By Amy McCarthy
By Scott Reitz
By Scott Reitz
By Lauren Drewes Daniels
By Alice Laussade
By City of Ate
Who ever saw a bird fall? Is this funny? Even the waiter craned his head around and laughed.
That was dinner at Thai Thai in what you could truly call a "homey" atmosphere--dominated by "America's Funniest Home Videos." TV power overcame the whole dining room, and we succumbed together to the mindlessness of Monday night prime time, because something on TV is better than nothing. Anyway, our mouths were too full to talk.
Speaking of TV, don't you know that Seinfeld routine where he marvels over the continued use of chopsticks in China, where after all, he points out, they have mastered the concept of shovels?
One great thing about Thai food is that it's Oriental cuisine without the chopsticks, which allows you to completely indulge yourself. The Thai abandoned chopsticks (except for eating noodles) years ago; Thai food is generally served with Western implements. (We knew that already, because we all saw how Deborah Kerr westernized Yul Brynner in The King and I.)
But we might pack some sticks in self-defense the next time we go to Thai Thai; we could use something to slow us down.
Thai Thai serves a milder version of dishes we know better with the heat turned up. This is Thai food with the punches pulled, defanged and declawed. Not gutted, though--even with the heat turned down a notch, there were delicious layers of subtle flavor and scent in almost everything we ate.
In fact, our dinner just goes to show what can happen when the natural restraints are removed: this food at Thai Thai was not too hot to eat, so we ate lots.
We started with "Shrimp Sticks"--shrimp, tightly shrouded in rice-paper wrappers fried to flaky gold, with only their smothered tails sticking out. Somehow the shellfish within was still firm, sweet, and juicy; sweet-and-sour syrup to dip was good, but unnecessary.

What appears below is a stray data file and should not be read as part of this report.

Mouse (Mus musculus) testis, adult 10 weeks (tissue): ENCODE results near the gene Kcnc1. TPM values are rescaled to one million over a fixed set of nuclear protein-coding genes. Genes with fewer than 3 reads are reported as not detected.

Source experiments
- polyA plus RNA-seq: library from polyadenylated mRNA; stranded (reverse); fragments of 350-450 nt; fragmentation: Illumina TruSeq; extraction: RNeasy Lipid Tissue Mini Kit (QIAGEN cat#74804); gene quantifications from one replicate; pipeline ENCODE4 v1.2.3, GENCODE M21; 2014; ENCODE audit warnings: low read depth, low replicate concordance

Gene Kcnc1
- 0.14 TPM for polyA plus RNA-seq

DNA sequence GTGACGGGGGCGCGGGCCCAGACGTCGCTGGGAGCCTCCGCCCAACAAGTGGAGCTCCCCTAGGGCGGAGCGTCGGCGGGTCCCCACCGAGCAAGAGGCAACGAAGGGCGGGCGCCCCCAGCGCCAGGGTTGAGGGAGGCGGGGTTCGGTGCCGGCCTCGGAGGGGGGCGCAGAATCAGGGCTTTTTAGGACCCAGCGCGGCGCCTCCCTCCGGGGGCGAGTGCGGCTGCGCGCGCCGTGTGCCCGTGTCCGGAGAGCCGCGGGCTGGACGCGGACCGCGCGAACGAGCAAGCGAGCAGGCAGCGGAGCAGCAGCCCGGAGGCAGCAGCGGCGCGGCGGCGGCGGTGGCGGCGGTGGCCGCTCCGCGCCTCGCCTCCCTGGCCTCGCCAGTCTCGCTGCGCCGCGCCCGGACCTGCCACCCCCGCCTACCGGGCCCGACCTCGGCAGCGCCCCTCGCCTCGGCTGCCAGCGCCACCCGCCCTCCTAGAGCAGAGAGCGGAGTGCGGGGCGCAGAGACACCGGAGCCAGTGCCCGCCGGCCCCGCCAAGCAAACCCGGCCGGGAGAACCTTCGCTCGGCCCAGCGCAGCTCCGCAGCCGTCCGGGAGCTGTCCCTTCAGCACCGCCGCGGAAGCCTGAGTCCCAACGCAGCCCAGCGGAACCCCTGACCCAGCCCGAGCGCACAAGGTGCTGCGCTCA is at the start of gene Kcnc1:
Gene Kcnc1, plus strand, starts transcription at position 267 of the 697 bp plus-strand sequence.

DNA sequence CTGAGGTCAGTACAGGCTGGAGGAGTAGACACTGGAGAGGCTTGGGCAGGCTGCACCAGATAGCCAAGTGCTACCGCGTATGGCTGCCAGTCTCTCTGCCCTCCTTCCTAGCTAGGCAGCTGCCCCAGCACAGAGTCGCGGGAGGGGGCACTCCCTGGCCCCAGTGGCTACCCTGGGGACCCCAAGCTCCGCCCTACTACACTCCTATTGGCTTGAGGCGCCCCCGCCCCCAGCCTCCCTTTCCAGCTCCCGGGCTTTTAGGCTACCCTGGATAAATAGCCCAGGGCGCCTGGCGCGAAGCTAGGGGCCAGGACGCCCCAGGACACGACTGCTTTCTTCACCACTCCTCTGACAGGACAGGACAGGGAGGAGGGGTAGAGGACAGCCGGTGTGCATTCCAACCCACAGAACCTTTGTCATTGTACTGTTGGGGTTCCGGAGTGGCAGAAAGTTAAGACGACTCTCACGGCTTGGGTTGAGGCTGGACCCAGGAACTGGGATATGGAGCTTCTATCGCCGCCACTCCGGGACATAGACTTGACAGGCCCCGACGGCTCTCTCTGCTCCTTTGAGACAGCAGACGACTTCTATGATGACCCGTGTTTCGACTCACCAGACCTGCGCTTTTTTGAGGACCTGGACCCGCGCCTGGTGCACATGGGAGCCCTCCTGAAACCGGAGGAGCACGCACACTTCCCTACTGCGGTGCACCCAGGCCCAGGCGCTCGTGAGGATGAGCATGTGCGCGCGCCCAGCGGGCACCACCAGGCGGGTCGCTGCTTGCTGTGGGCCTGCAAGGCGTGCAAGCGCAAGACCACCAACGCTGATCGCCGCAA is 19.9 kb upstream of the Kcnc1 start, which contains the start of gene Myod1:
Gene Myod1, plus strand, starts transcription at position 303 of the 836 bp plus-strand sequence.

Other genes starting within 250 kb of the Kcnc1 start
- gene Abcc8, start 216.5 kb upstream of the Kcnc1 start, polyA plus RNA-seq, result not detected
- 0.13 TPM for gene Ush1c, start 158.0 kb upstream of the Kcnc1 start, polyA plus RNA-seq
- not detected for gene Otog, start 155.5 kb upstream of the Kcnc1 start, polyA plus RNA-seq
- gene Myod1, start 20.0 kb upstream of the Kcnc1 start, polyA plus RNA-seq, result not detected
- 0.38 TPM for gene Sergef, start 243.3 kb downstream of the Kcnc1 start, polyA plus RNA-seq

But that wasn't our only so-called appetizer. We tried our favorite milky white chicken coconut soup, a lovely composition here, coconut milk sweetness with the fragrance of lime leaves but not the puckering effect of lime juice. And the inevitable satay (see Thailanna review, above; satay seems to be the same everywhere, etc.). And the Yum Nua, a mountainous salad of chewy beef strips, onion, pale lettuce, dark green cilantro, cucumbers, and tomatoes tossed together in a lime and chili dressing, the kind of salad that some people order as an entire meal.
Then we ate pineapple fried rice, which we optimistically thought we'd sample and take home for lunch the next day: a plate full of browned rice, threads of egg, whole curled shrimp, peppers, tartly fresh pineapple and purely sweet raisins, circles of bright scallion. We followed that with the drama of a whole fried snapper, its dark deep-fried crust entirely smothered with little brown mushroom caps, strips of red and green pepper, bits of onion and chilies, the sweet white flesh still moist under the thick coating, scored so you could remove the flesh from the bone easily. Too easily for our own good.
And believe it or not, still to come: pad prik khing, thin wafers of pork meat mixed with crisp bright green beans in a red chili sauce, yes, but chili made seductive and pseudo-soothing with the sweetness of coconut and ginger.
Did I mention this was dinner for two?
Next on "Geraldo": couples who gained 10 pounds eating a single Thai meal.
--Mary Brown Malouf
Thai Thai, Greenville Ave., 828-9795. Open for lunch Monday-Friday 11:30 a.m.-2:30 p.m., for dinner Monday-Thursday 5:30 p.m.-10 p.m., Friday 5:30 p.m.-11 p.m., Saturday noon-11 p.m.
Finger Shrimp $4.50
Yum Nua (beef salad) $7.95
Pad Prik Khing (pork and green beans) $7.95
Pla Rad Prik (whole red snapper with chili basil sauce) $14.95